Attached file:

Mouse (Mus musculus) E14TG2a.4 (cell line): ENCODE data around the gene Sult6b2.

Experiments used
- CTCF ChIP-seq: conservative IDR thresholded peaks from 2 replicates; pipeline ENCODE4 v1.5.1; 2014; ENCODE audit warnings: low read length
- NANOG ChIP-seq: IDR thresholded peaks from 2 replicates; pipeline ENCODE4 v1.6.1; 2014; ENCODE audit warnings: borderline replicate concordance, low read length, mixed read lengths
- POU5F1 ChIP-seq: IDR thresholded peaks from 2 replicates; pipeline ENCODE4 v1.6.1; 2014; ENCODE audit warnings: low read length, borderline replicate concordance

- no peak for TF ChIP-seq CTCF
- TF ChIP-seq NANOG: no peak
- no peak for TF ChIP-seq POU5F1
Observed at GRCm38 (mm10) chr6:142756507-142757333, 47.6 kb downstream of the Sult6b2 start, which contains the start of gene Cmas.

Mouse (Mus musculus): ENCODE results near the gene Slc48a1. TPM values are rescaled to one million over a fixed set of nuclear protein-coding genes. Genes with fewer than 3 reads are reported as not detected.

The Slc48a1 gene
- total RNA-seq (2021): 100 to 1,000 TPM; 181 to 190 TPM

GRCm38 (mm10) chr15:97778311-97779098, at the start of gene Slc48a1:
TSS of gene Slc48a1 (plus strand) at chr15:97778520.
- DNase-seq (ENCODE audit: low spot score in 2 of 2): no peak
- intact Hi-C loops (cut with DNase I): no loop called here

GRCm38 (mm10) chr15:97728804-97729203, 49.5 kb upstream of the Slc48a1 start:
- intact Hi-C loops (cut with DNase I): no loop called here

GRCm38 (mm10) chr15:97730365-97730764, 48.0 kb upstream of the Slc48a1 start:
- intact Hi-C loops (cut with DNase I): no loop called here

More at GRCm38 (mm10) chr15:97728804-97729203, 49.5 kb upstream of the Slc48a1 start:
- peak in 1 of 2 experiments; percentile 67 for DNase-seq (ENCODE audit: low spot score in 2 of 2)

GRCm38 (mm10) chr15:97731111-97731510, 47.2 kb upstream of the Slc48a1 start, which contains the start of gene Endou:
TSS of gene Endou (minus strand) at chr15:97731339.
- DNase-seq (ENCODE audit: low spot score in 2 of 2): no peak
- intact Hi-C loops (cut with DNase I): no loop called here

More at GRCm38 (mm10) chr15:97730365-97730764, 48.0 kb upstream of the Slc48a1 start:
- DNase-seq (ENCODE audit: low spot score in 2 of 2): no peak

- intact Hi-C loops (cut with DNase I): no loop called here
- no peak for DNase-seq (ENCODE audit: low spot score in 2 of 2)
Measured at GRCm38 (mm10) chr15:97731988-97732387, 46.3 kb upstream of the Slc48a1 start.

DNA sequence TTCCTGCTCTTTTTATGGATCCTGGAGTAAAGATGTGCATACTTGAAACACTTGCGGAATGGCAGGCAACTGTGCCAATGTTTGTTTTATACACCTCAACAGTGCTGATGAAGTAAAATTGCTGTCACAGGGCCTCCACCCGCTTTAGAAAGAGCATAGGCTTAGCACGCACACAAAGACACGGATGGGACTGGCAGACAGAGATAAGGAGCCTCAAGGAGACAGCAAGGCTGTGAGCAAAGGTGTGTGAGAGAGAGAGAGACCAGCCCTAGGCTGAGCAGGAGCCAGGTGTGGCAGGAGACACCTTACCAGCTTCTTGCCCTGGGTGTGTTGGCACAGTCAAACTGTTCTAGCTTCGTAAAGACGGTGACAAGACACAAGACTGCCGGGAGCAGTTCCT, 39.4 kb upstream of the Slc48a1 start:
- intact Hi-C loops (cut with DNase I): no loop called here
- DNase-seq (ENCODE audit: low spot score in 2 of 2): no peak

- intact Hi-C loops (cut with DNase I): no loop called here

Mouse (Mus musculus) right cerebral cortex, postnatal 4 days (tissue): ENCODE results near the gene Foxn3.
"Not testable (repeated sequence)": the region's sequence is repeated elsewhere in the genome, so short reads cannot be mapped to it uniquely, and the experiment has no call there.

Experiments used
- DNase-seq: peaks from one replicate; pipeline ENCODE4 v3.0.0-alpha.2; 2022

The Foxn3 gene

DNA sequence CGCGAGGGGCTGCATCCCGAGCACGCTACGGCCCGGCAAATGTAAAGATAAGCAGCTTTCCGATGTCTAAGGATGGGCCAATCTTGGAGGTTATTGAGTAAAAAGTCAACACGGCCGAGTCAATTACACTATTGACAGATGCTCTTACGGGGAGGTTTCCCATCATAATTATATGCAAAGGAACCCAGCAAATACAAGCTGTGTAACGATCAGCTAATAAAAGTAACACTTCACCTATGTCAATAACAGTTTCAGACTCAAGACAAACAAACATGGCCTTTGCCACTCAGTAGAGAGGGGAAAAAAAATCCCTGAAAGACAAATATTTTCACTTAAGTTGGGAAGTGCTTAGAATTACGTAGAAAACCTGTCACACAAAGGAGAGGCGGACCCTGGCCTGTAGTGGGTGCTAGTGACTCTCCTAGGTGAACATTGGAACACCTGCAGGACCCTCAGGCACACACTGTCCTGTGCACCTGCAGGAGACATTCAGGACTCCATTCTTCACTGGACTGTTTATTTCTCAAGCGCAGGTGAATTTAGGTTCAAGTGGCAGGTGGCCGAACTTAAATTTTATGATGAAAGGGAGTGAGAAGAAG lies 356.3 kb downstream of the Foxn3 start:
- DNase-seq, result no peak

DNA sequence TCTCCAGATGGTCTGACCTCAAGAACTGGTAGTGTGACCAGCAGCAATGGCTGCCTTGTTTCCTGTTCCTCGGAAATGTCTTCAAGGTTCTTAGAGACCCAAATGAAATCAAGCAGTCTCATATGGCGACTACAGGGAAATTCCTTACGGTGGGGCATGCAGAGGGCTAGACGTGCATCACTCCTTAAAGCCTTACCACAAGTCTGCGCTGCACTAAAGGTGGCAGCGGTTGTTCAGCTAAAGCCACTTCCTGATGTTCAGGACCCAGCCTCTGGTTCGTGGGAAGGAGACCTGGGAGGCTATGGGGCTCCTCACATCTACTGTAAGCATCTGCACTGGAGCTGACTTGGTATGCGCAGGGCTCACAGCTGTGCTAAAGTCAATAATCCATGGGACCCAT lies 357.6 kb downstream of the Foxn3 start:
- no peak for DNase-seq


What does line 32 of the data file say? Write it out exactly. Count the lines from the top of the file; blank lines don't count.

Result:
DNA sequence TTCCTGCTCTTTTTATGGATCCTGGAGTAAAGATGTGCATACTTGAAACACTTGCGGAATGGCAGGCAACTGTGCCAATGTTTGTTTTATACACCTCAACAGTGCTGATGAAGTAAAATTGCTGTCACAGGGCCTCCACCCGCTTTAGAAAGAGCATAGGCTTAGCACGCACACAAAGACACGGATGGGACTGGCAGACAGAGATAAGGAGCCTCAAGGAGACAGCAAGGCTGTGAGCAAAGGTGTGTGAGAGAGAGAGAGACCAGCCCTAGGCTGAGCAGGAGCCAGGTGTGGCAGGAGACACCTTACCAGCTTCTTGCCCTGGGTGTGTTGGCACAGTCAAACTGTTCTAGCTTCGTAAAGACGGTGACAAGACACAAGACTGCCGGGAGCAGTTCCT, 39.4 kb upstream of the Slc48a1 start: